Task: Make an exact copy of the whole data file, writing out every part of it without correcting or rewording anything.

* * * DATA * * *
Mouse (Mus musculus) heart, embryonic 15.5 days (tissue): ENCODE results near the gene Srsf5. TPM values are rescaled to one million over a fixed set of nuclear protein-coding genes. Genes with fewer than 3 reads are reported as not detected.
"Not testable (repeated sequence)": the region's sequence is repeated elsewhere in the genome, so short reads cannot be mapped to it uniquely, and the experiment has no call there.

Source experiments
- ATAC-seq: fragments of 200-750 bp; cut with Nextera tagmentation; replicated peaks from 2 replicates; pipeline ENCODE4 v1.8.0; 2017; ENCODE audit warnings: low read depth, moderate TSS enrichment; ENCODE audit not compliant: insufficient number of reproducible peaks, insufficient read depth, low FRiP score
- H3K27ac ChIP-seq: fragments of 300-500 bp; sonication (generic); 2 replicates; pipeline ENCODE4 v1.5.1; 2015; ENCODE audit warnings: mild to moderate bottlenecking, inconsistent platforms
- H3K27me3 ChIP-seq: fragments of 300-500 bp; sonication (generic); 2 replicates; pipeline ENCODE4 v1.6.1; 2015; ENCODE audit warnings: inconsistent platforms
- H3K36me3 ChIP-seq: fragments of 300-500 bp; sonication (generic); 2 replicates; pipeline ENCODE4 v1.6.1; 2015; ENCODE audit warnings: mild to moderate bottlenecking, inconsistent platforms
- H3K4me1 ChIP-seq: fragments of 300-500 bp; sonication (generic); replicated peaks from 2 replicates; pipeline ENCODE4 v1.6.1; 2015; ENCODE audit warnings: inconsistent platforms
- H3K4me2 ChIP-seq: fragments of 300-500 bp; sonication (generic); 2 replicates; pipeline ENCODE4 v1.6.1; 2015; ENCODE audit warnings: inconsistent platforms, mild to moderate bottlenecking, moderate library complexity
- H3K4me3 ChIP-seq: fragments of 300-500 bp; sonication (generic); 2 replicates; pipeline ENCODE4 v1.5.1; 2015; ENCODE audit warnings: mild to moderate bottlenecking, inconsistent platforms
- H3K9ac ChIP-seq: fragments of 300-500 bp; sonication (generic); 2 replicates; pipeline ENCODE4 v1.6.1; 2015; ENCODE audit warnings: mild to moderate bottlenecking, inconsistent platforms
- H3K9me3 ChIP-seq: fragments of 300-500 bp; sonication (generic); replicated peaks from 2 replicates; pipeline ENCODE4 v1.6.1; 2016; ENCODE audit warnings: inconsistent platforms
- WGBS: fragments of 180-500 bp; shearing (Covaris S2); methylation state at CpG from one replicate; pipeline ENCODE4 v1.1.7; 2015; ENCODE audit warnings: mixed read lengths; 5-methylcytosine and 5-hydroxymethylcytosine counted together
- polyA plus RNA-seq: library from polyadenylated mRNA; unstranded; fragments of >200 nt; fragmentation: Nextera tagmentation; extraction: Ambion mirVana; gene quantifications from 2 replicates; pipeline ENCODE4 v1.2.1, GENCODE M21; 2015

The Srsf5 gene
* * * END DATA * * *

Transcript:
Mouse (Mus musculus) heart, embryonic 15.5 days (tissue): ENCODE results near the gene Srsf5. TPM values are rescaled to one million over a fixed set of nuclear protein-coding genes. Genes with fewer than 3 reads are reported as not detected.
"Not testable (repeated sequence)": the region's sequence is repeated elsewhere in the genome, so short reads cannot be mapped to it uniquely, and the experiment has no call there.

Source experiments
- ATAC-seq: fragments of 200-750 bp; cut with Nextera tagmentation; replicated peaks from 2 replicates; pipeline ENCODE4 v1.8.0; 2017; ENCODE audit warnings: low read depth, moderate TSS enrichment; ENCODE audit not compliant: insufficient number of reproducible peaks, insufficient read depth, low FRiP score
- H3K27ac ChIP-seq: fragments of 300-500 bp; sonication (generic); 2 replicates; pipeline ENCODE4 v1.5.1; 2015; ENCODE audit warnings: mild to moderate bottlenecking, inconsistent platforms
- H3K27me3 ChIP-seq: fragments of 300-500 bp; sonication (generic); 2 replicates; pipeline ENCODE4 v1.6.1; 2015; ENCODE audit warnings: inconsistent platforms
- H3K36me3 ChIP-seq: fragments of 300-500 bp; sonication (generic); 2 replicates; pipeline ENCODE4 v1.6.1; 2015; ENCODE audit warnings: mild to moderate bottlenecking, inconsistent platforms
- H3K4me1 ChIP-seq: fragments of 300-500 bp; sonication (generic); replicated peaks from 2 replicates; pipeline ENCODE4 v1.6.1; 2015; ENCODE audit warnings: inconsistent platforms
- H3K4me2 ChIP-seq: fragments of 300-500 bp; sonication (generic); 2 replicates; pipeline ENCODE4 v1.6.1; 2015; ENCODE audit warnings: inconsistent platforms, mild to moderate bottlenecking, moderate library complexity
- H3K4me3 ChIP-seq: fragments of 300-500 bp; sonication (generic); 2 replicates; pipeline ENCODE4 v1.5.1; 2015; ENCODE audit warnings: mild to moderate bottlenecking, inconsistent platforms
- H3K9ac ChIP-seq: fragments of 300-500 bp; sonication (generic); 2 replicates; pipeline ENCODE4 v1.6.1; 2015; ENCODE audit warnings: mild to moderate bottlenecking, inconsistent platforms
- H3K9me3 ChIP-seq: fragments of 300-500 bp; sonication (generic); replicated peaks from 2 replicates; pipeline ENCODE4 v1.6.1; 2016; ENCODE audit warnings: inconsistent platforms
- WGBS: fragments of 180-500 bp; shearing (Covaris S2); methylation state at CpG from one replicate; pipeline ENCODE4 v1.1.7; 2015; ENCODE audit warnings: mixed read lengths; 5-methylcytosine and 5-hydroxymethylcytosine counted together
- polyA plus RNA-seq: library from polyadenylated mRNA; unstranded; fragments of >200 nt; fragmentation: Nextera tagmentation; extraction: Ambion mirVana; gene quantifications from 2 replicates; pipeline ENCODE4 v1.2.1, GENCODE M21; 2015

The Srsf5 gene